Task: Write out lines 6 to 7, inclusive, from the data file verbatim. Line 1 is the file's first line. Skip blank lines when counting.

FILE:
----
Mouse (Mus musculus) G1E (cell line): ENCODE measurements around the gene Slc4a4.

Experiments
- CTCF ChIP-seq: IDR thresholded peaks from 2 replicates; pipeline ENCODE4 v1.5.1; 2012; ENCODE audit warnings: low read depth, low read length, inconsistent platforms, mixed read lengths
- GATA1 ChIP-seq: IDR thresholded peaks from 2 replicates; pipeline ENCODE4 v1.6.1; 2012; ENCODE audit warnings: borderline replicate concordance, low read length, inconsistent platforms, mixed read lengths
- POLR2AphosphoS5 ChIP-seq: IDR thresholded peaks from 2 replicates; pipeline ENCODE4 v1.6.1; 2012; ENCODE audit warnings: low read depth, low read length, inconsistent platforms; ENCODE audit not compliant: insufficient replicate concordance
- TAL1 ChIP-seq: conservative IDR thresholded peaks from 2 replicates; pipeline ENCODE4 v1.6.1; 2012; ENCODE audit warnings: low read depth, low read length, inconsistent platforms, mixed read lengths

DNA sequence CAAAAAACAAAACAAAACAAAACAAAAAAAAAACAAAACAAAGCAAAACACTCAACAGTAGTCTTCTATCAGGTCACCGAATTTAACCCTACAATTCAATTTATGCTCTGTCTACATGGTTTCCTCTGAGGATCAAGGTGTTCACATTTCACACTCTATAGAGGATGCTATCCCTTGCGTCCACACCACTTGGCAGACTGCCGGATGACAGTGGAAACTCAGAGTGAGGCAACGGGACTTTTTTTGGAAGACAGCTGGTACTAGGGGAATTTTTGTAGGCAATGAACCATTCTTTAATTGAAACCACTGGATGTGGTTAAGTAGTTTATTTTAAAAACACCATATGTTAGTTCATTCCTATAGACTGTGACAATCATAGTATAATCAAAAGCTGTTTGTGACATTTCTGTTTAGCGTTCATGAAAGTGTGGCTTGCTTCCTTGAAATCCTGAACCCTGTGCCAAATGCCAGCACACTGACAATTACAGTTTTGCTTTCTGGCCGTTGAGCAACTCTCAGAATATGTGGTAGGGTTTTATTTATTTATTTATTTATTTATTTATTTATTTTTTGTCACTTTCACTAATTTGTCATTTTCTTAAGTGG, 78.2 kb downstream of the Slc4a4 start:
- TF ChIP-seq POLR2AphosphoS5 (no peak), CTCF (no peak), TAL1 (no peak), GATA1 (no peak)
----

- TAL1 ChIP-seq: conservative IDR thresholded peaks from 2 replicates; pipeline ENCODE4 v1.6.1; 2012; ENCODE audit warnings: low read depth, low read length, inconsistent platforms, mixed read lengths

DNA sequence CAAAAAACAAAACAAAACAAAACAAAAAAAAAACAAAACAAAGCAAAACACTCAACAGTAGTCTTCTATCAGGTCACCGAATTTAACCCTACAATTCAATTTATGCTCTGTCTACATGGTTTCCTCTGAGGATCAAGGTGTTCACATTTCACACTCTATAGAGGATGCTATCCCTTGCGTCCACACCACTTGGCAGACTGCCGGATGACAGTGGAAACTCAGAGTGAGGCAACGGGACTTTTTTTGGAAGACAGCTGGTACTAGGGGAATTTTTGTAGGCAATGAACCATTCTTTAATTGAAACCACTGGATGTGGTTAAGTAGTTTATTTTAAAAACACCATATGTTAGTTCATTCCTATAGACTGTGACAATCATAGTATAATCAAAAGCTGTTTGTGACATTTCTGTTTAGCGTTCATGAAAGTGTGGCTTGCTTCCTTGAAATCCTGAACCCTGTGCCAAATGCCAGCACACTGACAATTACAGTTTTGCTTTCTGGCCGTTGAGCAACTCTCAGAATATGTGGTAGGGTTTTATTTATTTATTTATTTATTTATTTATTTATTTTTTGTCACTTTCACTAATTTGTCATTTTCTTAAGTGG, 78.2 kb downstream of the Slc4a4 start: